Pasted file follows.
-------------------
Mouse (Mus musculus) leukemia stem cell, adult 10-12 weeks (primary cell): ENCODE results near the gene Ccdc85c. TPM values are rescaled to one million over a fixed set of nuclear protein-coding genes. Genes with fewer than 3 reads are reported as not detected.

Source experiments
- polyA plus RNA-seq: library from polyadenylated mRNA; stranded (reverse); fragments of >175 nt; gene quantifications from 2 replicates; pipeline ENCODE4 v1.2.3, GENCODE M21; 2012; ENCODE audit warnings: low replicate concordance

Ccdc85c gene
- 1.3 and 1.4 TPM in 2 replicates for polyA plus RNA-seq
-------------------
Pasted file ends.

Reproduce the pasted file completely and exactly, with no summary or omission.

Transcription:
Mouse (Mus musculus) leukemia stem cell, adult 10-12 weeks (primary cell): ENCODE results near the gene Ccdc85c. TPM values are rescaled to one million over a fixed set of nuclear protein-coding genes. Genes with fewer than 3 reads are reported as not detected.

Source experiments
- polyA plus RNA-seq: library from polyadenylated mRNA; stranded (reverse); fragments of >175 nt; gene quantifications from 2 replicates; pipeline ENCODE4 v1.2.3, GENCODE M21; 2012; ENCODE audit warnings: low replicate concordance

Ccdc85c gene
- 1.3 and 1.4 TPM in 2 replicates for polyA plus RNA-seq